MovableBlog: Archives: August 2004
August 19th, 2004
With the hiring of Brad Choate as a software engineer at Six Apart, I discover the existence of a list of 6A bloggers. (That's what I get for nor reading the HTML versions of weblogs.) I'm not as heavily involved with Movable Type in the creation of my personal weblogs—of the too many weblogs I write, this one is the only one powered by MT—nor with my independent consulting—there's a reason for that, although the details haven't been finalized—so my only real source for MT-related news is Anil Dash's links weblog. He pimps MT pretty hard in that section, but then again, can you blame him?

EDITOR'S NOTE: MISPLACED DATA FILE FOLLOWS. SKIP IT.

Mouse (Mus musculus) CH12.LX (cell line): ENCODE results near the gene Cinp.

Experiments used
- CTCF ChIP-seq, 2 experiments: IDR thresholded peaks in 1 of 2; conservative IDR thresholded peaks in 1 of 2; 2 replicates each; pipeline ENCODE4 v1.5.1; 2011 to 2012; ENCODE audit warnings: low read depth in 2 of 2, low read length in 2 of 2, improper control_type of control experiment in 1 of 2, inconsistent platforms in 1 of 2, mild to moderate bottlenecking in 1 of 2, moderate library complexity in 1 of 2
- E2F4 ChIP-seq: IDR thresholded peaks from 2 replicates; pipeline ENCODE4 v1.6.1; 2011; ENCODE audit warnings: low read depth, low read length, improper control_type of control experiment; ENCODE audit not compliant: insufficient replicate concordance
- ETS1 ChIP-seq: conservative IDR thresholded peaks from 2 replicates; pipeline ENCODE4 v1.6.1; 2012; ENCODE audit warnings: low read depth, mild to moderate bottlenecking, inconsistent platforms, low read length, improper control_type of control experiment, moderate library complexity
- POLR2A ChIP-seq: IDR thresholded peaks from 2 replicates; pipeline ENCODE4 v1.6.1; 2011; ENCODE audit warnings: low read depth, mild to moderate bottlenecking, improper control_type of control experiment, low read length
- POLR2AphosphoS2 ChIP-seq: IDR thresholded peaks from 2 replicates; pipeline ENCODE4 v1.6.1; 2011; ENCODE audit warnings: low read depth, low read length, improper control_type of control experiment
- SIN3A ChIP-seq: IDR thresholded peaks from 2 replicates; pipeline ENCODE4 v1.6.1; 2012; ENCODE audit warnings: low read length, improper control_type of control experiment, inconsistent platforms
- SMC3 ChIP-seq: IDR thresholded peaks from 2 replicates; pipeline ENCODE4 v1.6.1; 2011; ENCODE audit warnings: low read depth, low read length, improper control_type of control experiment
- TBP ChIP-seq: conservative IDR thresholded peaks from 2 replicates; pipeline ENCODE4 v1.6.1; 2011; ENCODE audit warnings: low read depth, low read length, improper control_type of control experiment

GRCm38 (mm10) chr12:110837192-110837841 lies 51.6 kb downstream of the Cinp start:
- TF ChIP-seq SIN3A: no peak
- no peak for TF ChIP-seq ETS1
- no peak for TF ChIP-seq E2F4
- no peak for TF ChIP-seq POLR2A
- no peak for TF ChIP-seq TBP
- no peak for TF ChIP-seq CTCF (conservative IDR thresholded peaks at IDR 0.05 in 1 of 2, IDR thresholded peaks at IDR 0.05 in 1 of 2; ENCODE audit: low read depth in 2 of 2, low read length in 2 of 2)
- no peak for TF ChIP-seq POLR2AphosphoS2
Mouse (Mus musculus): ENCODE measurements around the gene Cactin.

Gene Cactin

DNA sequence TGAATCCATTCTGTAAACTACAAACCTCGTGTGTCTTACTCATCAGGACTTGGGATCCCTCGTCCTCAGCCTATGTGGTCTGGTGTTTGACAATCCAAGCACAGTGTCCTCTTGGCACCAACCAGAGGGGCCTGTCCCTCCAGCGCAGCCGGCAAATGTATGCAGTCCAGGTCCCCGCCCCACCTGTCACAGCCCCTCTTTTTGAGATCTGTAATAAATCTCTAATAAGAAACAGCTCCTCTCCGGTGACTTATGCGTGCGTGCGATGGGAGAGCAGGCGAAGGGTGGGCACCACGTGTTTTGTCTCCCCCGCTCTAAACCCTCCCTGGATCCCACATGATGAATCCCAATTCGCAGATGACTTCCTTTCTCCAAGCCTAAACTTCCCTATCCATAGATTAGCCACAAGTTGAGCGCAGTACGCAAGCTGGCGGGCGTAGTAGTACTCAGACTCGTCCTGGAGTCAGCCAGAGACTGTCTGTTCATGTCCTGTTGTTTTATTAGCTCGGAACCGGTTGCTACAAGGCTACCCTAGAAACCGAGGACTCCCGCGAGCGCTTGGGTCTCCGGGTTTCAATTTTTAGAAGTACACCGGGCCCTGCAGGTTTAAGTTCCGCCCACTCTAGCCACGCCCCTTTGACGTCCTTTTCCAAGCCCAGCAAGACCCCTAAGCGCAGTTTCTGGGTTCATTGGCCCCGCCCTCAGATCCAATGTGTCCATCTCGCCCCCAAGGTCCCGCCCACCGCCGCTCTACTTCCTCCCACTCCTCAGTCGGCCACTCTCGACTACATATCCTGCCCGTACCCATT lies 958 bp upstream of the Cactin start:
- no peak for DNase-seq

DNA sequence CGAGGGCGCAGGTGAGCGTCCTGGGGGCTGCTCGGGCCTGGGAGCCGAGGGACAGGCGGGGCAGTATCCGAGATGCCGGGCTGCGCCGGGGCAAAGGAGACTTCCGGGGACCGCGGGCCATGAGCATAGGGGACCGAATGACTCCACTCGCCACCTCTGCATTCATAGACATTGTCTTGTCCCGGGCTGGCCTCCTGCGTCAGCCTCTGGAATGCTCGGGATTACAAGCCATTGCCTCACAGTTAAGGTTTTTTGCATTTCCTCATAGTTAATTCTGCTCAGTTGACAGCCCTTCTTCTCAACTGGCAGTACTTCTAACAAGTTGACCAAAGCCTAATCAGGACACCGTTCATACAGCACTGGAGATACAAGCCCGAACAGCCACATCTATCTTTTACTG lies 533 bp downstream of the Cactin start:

I'm probably not going to follow MT as much as I did in the past (see vague reference above), but I did whip up an OPML file of the Six Apart bloggers. This is not a comprehensive list, so I'd appreciate a heads up on errors and omissions, and I had to actually search for some of them. Why are the board members and executives and board members with weblogs not linked in the Six Apart about page? If it were up to me—and there are doubtless good reasons why it's not—I would link to all employees to show what can be done with the software they produce with a standard disclaimer about the opinions expressed on their weblogs being their own. Of even better, embrace their diversity of opinion without a disclaimer. Okay, that should be reason enough why it's not up to me.